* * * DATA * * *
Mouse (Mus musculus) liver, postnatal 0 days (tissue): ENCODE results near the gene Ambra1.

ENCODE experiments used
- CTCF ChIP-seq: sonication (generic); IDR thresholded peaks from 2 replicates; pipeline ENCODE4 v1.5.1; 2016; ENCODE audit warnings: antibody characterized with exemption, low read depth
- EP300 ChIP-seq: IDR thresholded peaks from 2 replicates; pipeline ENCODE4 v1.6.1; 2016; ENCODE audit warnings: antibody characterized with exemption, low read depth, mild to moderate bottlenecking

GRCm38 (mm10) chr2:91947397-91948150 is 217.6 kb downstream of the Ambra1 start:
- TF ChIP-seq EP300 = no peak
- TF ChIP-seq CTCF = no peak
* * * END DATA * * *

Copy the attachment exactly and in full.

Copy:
Mouse (Mus musculus) liver, postnatal 0 days (tissue): ENCODE results near the gene Ambra1.

ENCODE experiments used
- CTCF ChIP-seq: sonication (generic); IDR thresholded peaks from 2 replicates; pipeline ENCODE4 v1.5.1; 2016; ENCODE audit warnings: antibody characterized with exemption, low read depth
- EP300 ChIP-seq: IDR thresholded peaks from 2 replicates; pipeline ENCODE4 v1.6.1; 2016; ENCODE audit warnings: antibody characterized with exemption, low read depth, mild to moderate bottlenecking

GRCm38 (mm10) chr2:91947397-91948150 is 217.6 kb downstream of the Ambra1 start:
- TF ChIP-seq EP300 = no peak
- TF ChIP-seq CTCF = no peak